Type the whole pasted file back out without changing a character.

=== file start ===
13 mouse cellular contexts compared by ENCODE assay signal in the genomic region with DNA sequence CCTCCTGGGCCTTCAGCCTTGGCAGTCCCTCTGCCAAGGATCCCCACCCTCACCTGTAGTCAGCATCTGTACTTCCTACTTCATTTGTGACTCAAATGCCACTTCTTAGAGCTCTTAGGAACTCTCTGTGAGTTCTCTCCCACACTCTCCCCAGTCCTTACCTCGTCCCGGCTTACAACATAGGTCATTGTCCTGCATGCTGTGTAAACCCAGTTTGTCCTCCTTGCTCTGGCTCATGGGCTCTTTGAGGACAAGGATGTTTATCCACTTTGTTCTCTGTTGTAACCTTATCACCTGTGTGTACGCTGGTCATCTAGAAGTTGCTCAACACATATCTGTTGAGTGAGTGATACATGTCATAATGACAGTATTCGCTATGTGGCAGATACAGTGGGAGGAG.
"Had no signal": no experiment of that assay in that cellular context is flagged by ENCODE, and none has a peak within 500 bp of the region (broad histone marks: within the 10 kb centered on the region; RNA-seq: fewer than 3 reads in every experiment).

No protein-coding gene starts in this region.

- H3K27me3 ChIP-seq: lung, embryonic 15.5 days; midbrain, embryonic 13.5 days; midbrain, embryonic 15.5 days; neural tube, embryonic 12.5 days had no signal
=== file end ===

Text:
13 mouse cellular contexts compared by ENCODE assay signal in the genomic region with DNA sequence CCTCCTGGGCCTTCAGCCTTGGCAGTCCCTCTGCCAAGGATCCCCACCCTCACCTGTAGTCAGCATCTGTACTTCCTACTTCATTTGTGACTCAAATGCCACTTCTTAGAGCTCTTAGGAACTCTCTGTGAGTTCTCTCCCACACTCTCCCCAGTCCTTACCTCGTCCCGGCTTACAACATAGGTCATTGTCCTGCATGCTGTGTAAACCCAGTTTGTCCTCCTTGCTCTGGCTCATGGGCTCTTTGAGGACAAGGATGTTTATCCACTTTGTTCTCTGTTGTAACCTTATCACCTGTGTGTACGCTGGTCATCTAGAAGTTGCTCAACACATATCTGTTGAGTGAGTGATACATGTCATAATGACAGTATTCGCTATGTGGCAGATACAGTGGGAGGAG.
"Had no signal": no experiment of that assay in that cellular context is flagged by ENCODE, and none has a peak within 500 bp of the region (broad histone marks: within the 10 kb centered on the region; RNA-seq: fewer than 3 reads in every experiment).

No protein-coding gene starts in this region.

- H3K27me3 ChIP-seq: lung, embryonic 15.5 days; midbrain, embryonic 13.5 days; midbrain, embryonic 15.5 days; neural tube, embryonic 12.5 days had no signal